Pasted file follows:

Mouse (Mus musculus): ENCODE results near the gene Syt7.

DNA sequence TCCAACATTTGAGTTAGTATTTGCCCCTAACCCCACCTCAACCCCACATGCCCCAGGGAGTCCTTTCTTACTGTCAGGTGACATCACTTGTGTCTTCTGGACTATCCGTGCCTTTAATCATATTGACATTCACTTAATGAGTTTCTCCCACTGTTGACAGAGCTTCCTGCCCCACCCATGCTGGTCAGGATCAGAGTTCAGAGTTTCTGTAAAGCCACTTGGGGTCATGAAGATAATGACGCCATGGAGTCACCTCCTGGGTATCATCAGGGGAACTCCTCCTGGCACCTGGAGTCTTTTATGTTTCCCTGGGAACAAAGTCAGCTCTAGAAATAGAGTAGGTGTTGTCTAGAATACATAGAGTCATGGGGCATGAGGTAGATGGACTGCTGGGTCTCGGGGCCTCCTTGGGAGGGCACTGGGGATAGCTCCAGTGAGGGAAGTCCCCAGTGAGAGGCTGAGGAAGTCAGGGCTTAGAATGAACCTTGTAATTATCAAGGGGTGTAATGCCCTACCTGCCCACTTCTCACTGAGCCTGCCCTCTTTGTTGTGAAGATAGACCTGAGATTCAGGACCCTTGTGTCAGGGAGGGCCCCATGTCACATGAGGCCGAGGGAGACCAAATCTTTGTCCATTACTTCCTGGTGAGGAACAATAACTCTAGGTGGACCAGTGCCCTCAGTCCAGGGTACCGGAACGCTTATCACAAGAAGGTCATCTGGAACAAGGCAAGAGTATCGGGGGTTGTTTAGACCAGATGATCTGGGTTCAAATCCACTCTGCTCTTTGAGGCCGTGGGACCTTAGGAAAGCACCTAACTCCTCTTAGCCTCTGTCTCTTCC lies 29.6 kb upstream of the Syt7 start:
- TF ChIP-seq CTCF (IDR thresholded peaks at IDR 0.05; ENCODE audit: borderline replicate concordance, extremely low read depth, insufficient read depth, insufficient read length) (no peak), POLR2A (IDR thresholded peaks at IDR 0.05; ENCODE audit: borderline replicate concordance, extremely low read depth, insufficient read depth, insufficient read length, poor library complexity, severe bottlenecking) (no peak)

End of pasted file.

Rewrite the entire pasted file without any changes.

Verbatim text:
Mouse (Mus musculus): ENCODE results near the gene Syt7.

DNA sequence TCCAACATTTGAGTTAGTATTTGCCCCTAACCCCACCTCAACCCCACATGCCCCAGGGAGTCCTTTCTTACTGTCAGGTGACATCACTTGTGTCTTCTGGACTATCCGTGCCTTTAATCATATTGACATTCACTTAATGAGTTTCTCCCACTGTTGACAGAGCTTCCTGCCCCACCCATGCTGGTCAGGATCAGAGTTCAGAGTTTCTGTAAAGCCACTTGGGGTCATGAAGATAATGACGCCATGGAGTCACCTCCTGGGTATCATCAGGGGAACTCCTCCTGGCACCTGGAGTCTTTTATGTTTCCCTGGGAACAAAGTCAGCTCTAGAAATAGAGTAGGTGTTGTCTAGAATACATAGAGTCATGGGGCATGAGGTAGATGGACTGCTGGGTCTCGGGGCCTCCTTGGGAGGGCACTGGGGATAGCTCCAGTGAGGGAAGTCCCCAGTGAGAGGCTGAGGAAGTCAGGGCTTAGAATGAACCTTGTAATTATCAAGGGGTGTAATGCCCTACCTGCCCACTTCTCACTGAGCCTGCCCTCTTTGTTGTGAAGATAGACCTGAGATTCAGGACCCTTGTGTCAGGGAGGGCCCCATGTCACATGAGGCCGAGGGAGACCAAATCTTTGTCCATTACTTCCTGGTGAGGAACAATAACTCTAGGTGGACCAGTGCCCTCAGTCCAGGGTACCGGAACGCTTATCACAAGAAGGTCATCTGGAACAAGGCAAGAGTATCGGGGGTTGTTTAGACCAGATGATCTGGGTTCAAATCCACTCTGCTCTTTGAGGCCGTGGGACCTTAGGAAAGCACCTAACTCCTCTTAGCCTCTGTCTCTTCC lies 29.6 kb upstream of the Syt7 start:
- TF ChIP-seq CTCF (IDR thresholded peaks at IDR 0.05; ENCODE audit: borderline replicate concordance, extremely low read depth, insufficient read depth, insufficient read length) (no peak), POLR2A (IDR thresholded peaks at IDR 0.05; ENCODE audit: borderline replicate concordance, extremely low read depth, insufficient read depth, insufficient read length, poor library complexity, severe bottlenecking) (no peak)